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In the light of the impending eschaton all present arrangements are provisional. The Christian lives according to the lights of the Age to Come. The new state of affairs set in motion by the crucifixion and resurrection evokes a response from us. Our response will be based on the new reality, a witness undermining everything that used to make sense in the old kosmos. “Be not conformed to this world” (Romans 12:2). “The old has passed away; behold, the new has come” (II Corinthians 5:17); “Since we belong to the day, let us be sober” (I Thessalonians 5:8); “Here we have no lasting city, but we seek the city which is to come” (Hebrews 13:14).

When the cross is understood as apocalyptic sign, the Christian community understands that its location is at the frontier of what God is doing in the world, and that the household of God is first to stand before the judgment seat (I Peter 4:17) on behalf of the world. The sign of victory on this frontier is not victory as this world understands victory. The sign of the cross is the “powerful weakness” of Christ; “the new creation is the community of those who…are conformed to the crucified one for the sake of others.”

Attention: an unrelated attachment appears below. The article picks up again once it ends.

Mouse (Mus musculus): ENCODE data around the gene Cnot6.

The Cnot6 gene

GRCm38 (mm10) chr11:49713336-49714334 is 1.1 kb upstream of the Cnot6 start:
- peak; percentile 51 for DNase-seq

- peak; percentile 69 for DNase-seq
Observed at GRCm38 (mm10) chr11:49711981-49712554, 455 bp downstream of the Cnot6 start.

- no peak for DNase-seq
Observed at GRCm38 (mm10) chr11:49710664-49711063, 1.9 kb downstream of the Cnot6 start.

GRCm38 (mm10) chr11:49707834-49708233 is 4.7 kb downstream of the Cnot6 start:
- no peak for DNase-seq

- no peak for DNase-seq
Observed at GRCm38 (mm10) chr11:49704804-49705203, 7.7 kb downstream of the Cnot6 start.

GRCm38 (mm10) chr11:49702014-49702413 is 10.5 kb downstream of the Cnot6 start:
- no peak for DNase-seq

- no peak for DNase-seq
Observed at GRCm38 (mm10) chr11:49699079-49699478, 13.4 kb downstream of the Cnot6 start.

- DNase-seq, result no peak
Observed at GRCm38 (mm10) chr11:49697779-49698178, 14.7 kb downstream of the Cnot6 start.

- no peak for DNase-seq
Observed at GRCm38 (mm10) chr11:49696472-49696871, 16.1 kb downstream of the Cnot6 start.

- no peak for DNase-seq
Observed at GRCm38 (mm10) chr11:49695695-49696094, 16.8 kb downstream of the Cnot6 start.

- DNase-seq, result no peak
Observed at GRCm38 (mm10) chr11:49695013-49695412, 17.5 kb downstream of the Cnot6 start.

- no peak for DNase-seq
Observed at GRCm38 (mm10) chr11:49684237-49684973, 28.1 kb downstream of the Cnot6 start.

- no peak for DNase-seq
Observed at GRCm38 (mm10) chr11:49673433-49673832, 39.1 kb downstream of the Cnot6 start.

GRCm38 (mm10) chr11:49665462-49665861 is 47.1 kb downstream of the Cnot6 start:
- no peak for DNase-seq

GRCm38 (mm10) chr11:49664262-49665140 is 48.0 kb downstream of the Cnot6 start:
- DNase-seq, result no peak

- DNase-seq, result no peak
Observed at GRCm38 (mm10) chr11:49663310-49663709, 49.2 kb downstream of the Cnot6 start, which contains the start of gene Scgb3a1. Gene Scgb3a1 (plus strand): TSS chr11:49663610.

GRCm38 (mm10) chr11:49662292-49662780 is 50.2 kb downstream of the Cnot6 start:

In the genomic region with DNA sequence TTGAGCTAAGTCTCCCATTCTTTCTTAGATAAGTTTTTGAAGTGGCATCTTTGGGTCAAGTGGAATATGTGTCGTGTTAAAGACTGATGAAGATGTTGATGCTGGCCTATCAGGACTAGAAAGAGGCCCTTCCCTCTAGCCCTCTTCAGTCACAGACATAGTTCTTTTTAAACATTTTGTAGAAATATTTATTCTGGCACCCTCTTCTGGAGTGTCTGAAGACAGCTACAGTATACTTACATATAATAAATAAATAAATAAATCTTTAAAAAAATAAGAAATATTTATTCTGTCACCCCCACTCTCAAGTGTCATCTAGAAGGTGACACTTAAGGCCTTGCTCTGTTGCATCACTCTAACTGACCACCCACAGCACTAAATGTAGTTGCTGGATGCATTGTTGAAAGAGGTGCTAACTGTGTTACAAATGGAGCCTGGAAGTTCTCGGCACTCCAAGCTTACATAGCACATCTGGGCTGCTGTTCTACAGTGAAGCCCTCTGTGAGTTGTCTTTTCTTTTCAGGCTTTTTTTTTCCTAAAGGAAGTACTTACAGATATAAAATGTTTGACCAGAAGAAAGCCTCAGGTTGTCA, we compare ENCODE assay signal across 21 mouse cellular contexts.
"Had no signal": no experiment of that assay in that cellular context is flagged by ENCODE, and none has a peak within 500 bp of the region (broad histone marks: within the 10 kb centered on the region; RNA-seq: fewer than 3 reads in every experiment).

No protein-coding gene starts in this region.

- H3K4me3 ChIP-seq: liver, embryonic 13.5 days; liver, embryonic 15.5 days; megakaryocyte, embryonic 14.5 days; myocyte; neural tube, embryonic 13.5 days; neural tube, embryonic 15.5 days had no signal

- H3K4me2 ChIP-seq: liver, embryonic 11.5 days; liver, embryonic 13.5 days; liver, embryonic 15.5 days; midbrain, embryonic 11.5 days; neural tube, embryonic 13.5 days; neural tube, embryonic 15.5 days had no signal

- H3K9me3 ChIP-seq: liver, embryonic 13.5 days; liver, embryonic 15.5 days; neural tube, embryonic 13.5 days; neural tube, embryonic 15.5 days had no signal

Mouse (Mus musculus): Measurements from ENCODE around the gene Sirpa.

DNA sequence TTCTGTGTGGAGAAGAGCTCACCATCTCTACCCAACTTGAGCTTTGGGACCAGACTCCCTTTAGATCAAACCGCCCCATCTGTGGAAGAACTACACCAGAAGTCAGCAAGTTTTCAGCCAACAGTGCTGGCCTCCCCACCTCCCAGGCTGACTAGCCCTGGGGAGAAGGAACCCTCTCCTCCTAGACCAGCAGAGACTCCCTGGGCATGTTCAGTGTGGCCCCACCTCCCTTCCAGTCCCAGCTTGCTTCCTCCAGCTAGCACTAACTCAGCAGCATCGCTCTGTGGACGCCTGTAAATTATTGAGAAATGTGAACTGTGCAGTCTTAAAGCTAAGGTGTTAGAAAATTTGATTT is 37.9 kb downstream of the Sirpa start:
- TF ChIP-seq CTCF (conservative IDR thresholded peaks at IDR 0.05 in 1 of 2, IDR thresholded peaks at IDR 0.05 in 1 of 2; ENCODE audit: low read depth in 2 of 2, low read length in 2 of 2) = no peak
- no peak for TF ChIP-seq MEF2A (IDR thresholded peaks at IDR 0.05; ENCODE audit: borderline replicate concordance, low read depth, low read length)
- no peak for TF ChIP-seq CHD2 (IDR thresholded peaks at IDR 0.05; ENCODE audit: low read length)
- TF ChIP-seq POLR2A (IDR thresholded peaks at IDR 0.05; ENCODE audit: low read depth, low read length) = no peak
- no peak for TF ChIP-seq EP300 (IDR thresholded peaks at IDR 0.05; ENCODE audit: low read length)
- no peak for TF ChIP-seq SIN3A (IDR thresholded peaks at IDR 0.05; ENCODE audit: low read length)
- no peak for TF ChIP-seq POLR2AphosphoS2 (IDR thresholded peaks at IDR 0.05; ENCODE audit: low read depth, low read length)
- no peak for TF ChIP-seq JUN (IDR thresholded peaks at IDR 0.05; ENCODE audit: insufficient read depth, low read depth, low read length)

What does it mean to define the Cross as apocalyptic sign?
Here is a summary:
--The cross signifies the turn of the ages.
--The Old Age of Sin and Death received its predestined, mortal blow when the incarnate Son “was delivered up for our offences and was raised for our rectification.”[2]
--The Age to Come has been inaugurated.[3]
--The distinctive, indeed unique mark of the Age to Come is self-giving love, which plants itself in “this present evil age” as the power of powerlessness.[4]


[1] Harink, Paul Among the Postliberals, 68.
[2] This is my translation of Romans 4:25. Paradidomai (to deliver up, to hand over) has a distinct theological meaning throughout the New Testament. It strongly conveys intentionality and divine direction—see for example Mark 14:41. As for “rectification” (dikaiosune) instead of “justification,” this has been proposed by Martyn among others, and is beginning to gain currency.
[3] “The Kingdom of God has come upon you,” common to the Synoptic Gospels, is another way of saying the same thing. In John’s Gospel, the atmosphere of the turning of the ages is pervasive (“Now is the judgment of this world; now shall the ruler of this world be cast out”). This is none the less true on account of that gospel’s so-called “realized eschatology.”
[4] Vaclav Havel used this phrase, “the power of powerlessness,” to describe the continuing hold that Aung San Suu Kyi has on the Burmese people even though she has been under house arrest for 17 years. Think also of the “power of powerlessness” in the case of Nelson Mandela, who was imprisoned for 27 years and emerged as the father of his country.